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Ensuring readiness for 3,000 Marines: How H&S Bn does it

18 Feb 2016 | Eve A. Baker Marine Corps Base Quantico

If you find it difficult to keep track of your own family’s medical and dental appointments on top of work, school, sports practices and other family activities, be glad you are not in the shoes of Headquarters and Service Battalion’s commanding officer, Col. Todd J. Oneto. Marine Corps Base Quantico’s H&S Bn is the largest battalion in the Marine Corps, with approximately 3,000 Marines and Sailors, and Oneto is responsible for ensuring the medical and dental readiness of every member of the command.

According to Oneto, when he took command of the battalion on May 29, 2015, Col. Robin Gallant, the previous CO, told him achieving the Department of Defense mandated minimum readiness levels of 75 percent for medical and 95 percent for dental was “a tough nut to crack.” Accepting the challenge, Oneto decided to make medical and dental readiness his number one priority and has been working steadily towards achieving that goal since last May.

On Feb. 1, Oneto said “We’re making good headway, but it could be a lot better.” Medical readiness for H&S Bn stood at 60.2 percent when Oneto first took command, and it peaked at 71 percent in December. Readiness has dipped slightly since then to 67 percent, due to the year-end requirement for everyone to receive flu shots, but Oneto believes it will rebound within a few weeks.

Capt. Robert Alonso, executive officer for Naval Health Clinic Quantico, said it is particularly difficult for units at MCBQ to achieve the 75 percent medical readiness level because “there are a lot of training and support commands with a lot of turnover, and it’s hard for them to get a lot of people together in one place at one time.”

However, one tool that has proven effective in increasing medical readiness is the Mobile Medical Readiness Team, a concept pioneered by NHCQ in the second half of 2015. According to Cmdr. Han Bui, director of the Public Health section at the clinic, the “Mobile Medical Readiness Team comprises six to eight corpsmen and a clinician. The team will come to a unit’s physical location to provide the following services: PHA [periodic health assessment], immunizations, medical readiness labs, and any required PDHRA/MHA [post-deployment health reassessment/mental health assessment] screenings post-deployment.”

Alonso said the turnout will range from 15-80 percent of required personnel when the MMRTs go to the various unit sites. H&S Bn has hosted 16 MMRT visits since June 2015, and both Oneto and Alonso feel that the visits have helped bring readiness up in the battalion.

“While medical readiness for The Basic School and Officer Candidates School is handled by their respective clinics, any other unit can request an MMRT visit by calling the clinic,” said Bui.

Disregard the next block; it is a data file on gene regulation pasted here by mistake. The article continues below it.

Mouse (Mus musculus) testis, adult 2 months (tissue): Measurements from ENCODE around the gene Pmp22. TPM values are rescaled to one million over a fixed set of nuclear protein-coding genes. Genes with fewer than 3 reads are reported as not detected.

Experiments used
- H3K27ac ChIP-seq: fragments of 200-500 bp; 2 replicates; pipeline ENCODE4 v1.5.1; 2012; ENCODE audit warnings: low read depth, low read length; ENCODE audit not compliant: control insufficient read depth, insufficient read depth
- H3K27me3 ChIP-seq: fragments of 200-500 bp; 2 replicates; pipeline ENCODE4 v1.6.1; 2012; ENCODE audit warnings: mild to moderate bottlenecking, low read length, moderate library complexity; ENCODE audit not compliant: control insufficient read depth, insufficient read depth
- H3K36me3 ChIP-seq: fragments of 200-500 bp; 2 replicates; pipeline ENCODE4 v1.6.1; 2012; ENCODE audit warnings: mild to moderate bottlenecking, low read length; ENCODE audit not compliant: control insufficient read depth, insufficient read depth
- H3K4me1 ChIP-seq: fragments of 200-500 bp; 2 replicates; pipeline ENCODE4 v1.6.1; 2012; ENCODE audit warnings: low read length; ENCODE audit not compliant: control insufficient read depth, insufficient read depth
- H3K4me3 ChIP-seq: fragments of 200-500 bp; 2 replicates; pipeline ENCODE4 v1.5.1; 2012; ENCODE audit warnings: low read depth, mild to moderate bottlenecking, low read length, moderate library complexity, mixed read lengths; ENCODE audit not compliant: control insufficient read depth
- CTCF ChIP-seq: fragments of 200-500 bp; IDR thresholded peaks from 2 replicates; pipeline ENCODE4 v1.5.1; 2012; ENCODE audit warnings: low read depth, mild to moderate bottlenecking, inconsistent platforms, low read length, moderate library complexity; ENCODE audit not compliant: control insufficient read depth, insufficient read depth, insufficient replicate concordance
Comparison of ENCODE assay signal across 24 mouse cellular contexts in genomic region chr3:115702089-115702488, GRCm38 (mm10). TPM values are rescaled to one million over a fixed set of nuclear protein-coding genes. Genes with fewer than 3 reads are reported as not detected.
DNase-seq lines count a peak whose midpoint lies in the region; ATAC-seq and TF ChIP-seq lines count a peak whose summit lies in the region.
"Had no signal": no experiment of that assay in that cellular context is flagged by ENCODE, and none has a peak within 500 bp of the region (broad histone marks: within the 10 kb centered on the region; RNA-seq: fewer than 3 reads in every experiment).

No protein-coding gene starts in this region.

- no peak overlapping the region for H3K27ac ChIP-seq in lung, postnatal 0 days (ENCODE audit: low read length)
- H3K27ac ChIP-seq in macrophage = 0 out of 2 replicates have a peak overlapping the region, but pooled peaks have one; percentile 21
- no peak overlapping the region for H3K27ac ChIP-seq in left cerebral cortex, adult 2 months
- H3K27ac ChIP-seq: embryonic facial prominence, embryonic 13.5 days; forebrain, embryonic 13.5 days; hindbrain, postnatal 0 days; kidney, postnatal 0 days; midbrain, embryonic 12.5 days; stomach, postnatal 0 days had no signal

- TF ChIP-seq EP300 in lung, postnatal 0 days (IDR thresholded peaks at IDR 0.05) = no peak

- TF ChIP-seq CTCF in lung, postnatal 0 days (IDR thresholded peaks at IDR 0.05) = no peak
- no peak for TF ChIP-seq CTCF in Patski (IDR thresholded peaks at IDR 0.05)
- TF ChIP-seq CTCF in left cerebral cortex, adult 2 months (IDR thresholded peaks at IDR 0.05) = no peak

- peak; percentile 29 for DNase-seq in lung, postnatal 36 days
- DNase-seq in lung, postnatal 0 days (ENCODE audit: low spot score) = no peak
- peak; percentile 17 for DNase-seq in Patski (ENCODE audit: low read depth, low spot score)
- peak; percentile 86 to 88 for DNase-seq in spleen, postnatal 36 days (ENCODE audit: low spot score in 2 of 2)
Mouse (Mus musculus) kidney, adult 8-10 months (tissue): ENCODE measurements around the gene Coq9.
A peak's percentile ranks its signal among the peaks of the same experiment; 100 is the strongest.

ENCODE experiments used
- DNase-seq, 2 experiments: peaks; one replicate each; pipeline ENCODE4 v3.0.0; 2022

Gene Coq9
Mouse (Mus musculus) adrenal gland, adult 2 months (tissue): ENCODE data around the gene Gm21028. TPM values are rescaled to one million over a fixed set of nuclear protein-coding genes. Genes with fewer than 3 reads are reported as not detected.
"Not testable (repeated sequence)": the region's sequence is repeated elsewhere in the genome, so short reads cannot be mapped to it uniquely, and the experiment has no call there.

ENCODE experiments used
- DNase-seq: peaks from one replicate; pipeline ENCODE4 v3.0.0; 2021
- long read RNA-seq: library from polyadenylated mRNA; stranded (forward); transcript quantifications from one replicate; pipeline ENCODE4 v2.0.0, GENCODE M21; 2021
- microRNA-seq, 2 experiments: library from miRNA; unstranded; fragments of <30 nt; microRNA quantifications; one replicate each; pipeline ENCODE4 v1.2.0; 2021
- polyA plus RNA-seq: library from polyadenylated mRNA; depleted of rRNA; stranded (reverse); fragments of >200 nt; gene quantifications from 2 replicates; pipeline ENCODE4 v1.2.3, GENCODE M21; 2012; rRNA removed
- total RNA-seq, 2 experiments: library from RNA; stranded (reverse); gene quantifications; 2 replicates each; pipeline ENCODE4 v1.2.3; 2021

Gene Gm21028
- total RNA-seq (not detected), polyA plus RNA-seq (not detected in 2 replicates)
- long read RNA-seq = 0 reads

The one readiness issue the MMRT cannot address is dental readiness, because service members need to visit the clinic for an exam and X-rays, said Alonso.

Dental readiness for the battalion stood at 85.4 percent when Oneto took command, and as of Feb. 1, it stands at 91.1 percent. Oneto said the dental figures are much higher than for medical because “all it takes is a dental exam to be considered ready.”

Lt. Brent Zastrow, the dental readiness officer for Naval Health Clinic Quantico, said that there are four dental class ratings, but “only Class 3 and 4 affect readiness.” Class 4 patients are those who have not had the required annual exam. Simply by receiving the exam, provided the patient does not need major dental work (which would put him or her at Class 3), the patient moves to Class 2 and no longer affects readiness levels. A patient can move to a Class 1 rating by having a recommended, though not required, dental cleaning.

As of Feb. 4, there were 197 service members listed as Class 4 within H&S Bn, said Zastrow. To bring readiness numbers up, Zastrow and other dental clinic staff have been e-mailing patients directly on a daily basis, both those who are already Class 4 and those whose exams are due in the next couple months.

“In the e-mail we provide them with the clinic phone number and location,” Zastrow said. The clinic does approximately 35 dental exams per day, and service members can usually get an appointment within one to two days of calling and frequently, even a same-day appointment. “Cleanings take longer, and we only have four hygienists,” said Zastrow, so sometimes service members may have to wait for up to a month before getting an appointment for a cleaning.

Zastrow also e-mails Oneto and other commanders on a weekly basis to make them aware of the current readiness status, and he updates the units’ status regularly on a board displayed in the clinic waiting area. Oneto said the public display of readiness levels at the clinic “inspires a little competition and encourages units to raise their stats.”

Oneto believes the biggest obstacle to achieving the DoD-mandated levels of readiness in both the medical and dental categories is individual accountability or personal responsibility. “There were 330 missed dental appointments from October through December, which means the patients and those on the waiting list both miss out on a chance to be seen. The clinic requires at least a 24-hour notice for cancellations.”

“I understand everyone’s busy, but I’m busy too and still get my requirements taken care of.” With the cooperation of the medical and dental staff and the general officers and other senior leaders in the battalion, Oneto said H&S Bn can be fully compliant with DoD standards in the next few months.

NHCQ, which houses both the dental and medical clinics, is located at 3259 Catlin Ave. and can be reached by phone at 703-784-1725.


Marine Corps Base Quantico